The risks associated with subsidies are just as real on a domestic level as they are at an international one. The commitments in the TCA are exclusively concerned with ‘material effects’ on trade, or investment flowing between the EU and the UK. However, the consultation is asking whether we should bolster the TCA’s restrictions for the UK internal market to ensure companies are not being unfairly subsidised, and the market not unduly distorted.

How will the new subsidy control regime support the economy’s recovery?

The foreword to the consultation paper emphasises the need for government spending and subsidy control as being key in enabling the country to ‘Build Back Better’.

For this reason, the consultation paper is looking for responses to help determine the best shape and form of those subsidies. This will have an impact on key sectors in particular energy and education, through the R&D framework.

In addition, the consultation paper considers whether certain types of subsidies will be exempt from any new subsidy control regime. The government intends to exclude subsidies that “are required for the purpose of defence or safe-guarding national security" from subsidy control.

The consultation paper invites responses as to whether fisheries and farmers should be exempt from the new subsidy control regime, as well as the audio-visual sector.

Minimum threshold

The consultation paper proposes a minimum threshold, similar to the “de minimis” threshold under the EU regime, but at a significantly higher value.

Where subsidies fall within the scope of the new regime, and are above the set minimum values, public authorities will have to make a series of disclosures in relation to the subsidies awarded. These include:

  • details of the subsidy instrument (how it is being delivered);
  • the amount, the date granted;
  • the granting authority; and
  • the purpose of the subsidy.

The Department for Business, Energy & Industrial Strategy (BEIS) has also indicated that "where a subsidy is provided under the terms of a scheme, rather than as a one-off subsidy, public authorities will need to provide information about the categories of beneficiary, the terms and conditions of eligibility for subsidy and the basis for the calculation of the subsidy (including any relevant conditions relating to subsidy ratios or amounts)."

BEIS recognises that this is a lot of bureaucratic effort, and some industries, or smaller subsidies would become unviable because of it. BEIS is considering reducing the administrative burden for 'low-risk' or ‘low value’ subsidies. This is another element that is being consulted on.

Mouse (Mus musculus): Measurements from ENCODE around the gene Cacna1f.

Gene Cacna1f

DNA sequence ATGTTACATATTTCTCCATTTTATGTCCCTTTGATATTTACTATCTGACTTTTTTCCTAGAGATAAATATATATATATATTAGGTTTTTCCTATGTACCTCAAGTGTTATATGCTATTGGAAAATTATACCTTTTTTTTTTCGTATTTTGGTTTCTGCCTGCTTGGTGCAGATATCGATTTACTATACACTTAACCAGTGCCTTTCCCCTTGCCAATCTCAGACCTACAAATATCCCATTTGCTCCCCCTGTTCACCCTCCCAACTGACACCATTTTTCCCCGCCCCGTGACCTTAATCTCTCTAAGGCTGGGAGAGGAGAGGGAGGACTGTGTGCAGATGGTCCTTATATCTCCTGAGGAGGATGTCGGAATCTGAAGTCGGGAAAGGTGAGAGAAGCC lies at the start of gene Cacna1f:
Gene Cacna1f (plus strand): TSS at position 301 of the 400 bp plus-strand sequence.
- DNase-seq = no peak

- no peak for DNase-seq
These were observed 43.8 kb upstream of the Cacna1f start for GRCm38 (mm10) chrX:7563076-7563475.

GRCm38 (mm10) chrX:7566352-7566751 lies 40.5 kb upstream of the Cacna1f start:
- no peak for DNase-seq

Establishing an operationally independent authority

The TCA requires the UK to establish an operationally independent authority that keeps an eye on how subsidies are applied, as well as giving courts powers to review subsidies independently, and to review the decisions of the authority. Unlike the EU Commission’s role in both setting policy objectives, and ensuring compliance, the consultation proposes that this is an independent policing authority only and the does not set pre-approved policy objectives.

This role would seem to naturally sit with the Competition and Markets Authority (CMA). The CMA has significant in-house expertise and, under the UK Internal Market Act 2020, the CMA is responsible for monitoring the effectiveness of the internal market, and appears to already be recruiting state aid advisers. Whoever is responsible for this role, it is important that public authorities and businesses are clear on:

  • the authority’s role and responsibilities;
  • what kind of guidance it will issue; and
  • and whether it will be able to give binding approval to a subsidy.

This last point is particularly significant where businesses are waiting for legal certainty before committing to a project.

This is linked to the key topic of judicial enforcement and remedies for non-compliance.

 

When will the new subsidy control regime take effect?

BEIS have confirmed that any changes to the subsidy control regime would only take effect when new legislation providing for them comes into force. They’ve also confirmed that it will not apply retrospectively to subsidies awarded in the interim.

 

We can support your business